BlackBerry has introduced a new software solution to quickly identify vulnerabilities, and the company is pitching the software at automakers first, citing “urgent use cases” as cars become more internet-connected.
Jarvis is a “game changing cybersecurity product,” BlackBerry claims. The software is a “one-of-its-kind cloud-based static binary code scanning solution that identifies vulnerabilities in software used in automobiles.”
According to BlackBerry, “Jarvis scans and delivers deep actionable insights in minutes, what would otherwise involve manually scanning that will take large numbers of experts and an impractical amount of time.”
This software can be used in a number of industries — BlackBerry cites healthcare, defense, aerospace, and industrial automation as possible beneficiaries — but the company’s initial concern is the auto industry.
Cars Getting Connected
Car hacking is becoming a great concern as more vehicles go online, and it’s an issue that will only become much more prominent as the industry moves further toward self-driving cars.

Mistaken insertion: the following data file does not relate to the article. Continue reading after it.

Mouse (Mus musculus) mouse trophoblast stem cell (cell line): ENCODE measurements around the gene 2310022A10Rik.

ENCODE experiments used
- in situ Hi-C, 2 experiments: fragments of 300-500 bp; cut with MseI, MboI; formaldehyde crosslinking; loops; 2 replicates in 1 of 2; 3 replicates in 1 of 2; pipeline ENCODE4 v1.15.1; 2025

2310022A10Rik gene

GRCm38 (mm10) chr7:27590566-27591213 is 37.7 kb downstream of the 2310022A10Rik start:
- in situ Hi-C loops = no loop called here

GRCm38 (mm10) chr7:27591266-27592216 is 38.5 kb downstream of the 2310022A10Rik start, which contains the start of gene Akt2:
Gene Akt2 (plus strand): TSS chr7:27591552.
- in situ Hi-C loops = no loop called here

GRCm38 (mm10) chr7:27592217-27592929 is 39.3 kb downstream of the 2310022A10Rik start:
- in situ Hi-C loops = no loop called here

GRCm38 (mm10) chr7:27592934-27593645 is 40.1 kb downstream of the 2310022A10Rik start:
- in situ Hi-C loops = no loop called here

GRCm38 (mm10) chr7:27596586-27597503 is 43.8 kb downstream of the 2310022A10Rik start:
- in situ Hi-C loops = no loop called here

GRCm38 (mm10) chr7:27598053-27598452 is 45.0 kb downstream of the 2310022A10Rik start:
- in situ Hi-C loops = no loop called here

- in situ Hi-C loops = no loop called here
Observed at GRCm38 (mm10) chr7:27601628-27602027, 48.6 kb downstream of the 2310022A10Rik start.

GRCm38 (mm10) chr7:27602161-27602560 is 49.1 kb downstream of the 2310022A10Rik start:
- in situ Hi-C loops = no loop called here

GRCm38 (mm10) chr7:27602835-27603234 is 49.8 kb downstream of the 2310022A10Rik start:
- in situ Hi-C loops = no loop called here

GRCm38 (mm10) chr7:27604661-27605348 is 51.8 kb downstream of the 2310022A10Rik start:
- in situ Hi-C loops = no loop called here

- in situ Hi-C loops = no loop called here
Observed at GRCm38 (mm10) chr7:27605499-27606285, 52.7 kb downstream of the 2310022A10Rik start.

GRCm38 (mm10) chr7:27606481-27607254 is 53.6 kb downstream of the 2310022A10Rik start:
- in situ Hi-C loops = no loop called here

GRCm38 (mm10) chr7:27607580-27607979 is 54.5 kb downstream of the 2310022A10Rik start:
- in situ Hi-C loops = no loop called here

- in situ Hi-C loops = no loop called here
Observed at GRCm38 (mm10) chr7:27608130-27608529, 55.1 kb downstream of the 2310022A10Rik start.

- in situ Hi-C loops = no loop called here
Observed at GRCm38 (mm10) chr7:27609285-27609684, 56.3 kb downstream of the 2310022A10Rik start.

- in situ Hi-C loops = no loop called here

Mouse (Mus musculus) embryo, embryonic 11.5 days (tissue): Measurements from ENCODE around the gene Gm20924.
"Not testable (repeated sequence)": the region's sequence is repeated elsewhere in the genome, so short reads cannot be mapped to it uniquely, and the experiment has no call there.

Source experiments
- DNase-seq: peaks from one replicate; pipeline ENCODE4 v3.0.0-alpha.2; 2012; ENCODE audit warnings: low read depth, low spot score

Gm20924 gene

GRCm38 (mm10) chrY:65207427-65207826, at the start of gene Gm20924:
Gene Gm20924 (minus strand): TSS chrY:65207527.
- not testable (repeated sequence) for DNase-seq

[Hackers are already getting into cars with keyless entry systems. Check out our article on Protecting Your Keyless Car From Relay Attacks.]
BlackBerry points out that the auto industry presents a specific challenge with complex software being used to run hundreds of components, from different suppliers. Jarvis can be customized for an entire software supply chain, and the software will be able to both assess existing software and scan any new software that may be under consideration.
Jarvis has already been tested with automakers. Jaguar Land Rover CEO Dr. Ralf Speth claims Jarvis reduced the time to assess code from 30 days to seven minutes.
It’s clear BlackBerry sees cybersecurity for interconnected and self-driving cars as an area of focus moving forward. As Reuters notes, the company has recently announced deals or partnerships with Delphi Automotive, Chinese search firm Baidu Inc, Qualcomm, Ford, and auto supplier Denso — with all announcements related to either self-driving tech or the automotive industry at large.